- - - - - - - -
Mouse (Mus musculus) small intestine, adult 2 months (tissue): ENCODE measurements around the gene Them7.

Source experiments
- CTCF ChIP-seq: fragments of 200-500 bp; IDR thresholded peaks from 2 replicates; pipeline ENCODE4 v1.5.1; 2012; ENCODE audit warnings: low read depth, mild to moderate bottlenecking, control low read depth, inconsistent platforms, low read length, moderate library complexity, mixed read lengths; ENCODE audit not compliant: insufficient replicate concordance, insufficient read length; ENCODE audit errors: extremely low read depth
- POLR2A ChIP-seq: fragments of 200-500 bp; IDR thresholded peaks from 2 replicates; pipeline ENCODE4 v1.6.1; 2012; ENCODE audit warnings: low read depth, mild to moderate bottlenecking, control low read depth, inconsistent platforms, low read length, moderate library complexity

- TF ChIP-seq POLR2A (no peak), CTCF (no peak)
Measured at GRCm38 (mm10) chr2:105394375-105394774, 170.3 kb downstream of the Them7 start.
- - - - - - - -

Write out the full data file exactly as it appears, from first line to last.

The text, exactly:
Mouse (Mus musculus) small intestine, adult 2 months (tissue): ENCODE measurements around the gene Them7.

Source experiments
- CTCF ChIP-seq: fragments of 200-500 bp; IDR thresholded peaks from 2 replicates; pipeline ENCODE4 v1.5.1; 2012; ENCODE audit warnings: low read depth, mild to moderate bottlenecking, control low read depth, inconsistent platforms, low read length, moderate library complexity, mixed read lengths; ENCODE audit not compliant: insufficient replicate concordance, insufficient read length; ENCODE audit errors: extremely low read depth
- POLR2A ChIP-seq: fragments of 200-500 bp; IDR thresholded peaks from 2 replicates; pipeline ENCODE4 v1.6.1; 2012; ENCODE audit warnings: low read depth, mild to moderate bottlenecking, control low read depth, inconsistent platforms, low read length, moderate library complexity

- TF ChIP-seq POLR2A (no peak), CTCF (no peak)
Measured at GRCm38 (mm10) chr2:105394375-105394774, 170.3 kb downstream of the Them7 start.